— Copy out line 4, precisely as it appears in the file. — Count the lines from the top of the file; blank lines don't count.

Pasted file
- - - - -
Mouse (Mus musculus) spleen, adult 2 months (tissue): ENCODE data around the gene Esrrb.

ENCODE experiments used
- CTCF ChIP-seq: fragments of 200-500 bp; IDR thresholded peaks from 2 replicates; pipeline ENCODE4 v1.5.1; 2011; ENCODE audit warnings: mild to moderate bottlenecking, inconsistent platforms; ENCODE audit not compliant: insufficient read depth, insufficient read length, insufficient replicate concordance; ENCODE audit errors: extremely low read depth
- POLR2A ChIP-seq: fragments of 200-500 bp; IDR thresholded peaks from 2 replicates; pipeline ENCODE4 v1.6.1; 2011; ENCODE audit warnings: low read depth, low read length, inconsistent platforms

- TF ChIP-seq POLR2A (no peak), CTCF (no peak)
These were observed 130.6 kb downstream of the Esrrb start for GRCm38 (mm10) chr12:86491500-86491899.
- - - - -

- POLR2A ChIP-seq: fragments of 200-500 bp; IDR thresholded peaks from 2 replicates; pipeline ENCODE4 v1.6.1; 2011; ENCODE audit warnings: low read depth, low read length, inconsistent platforms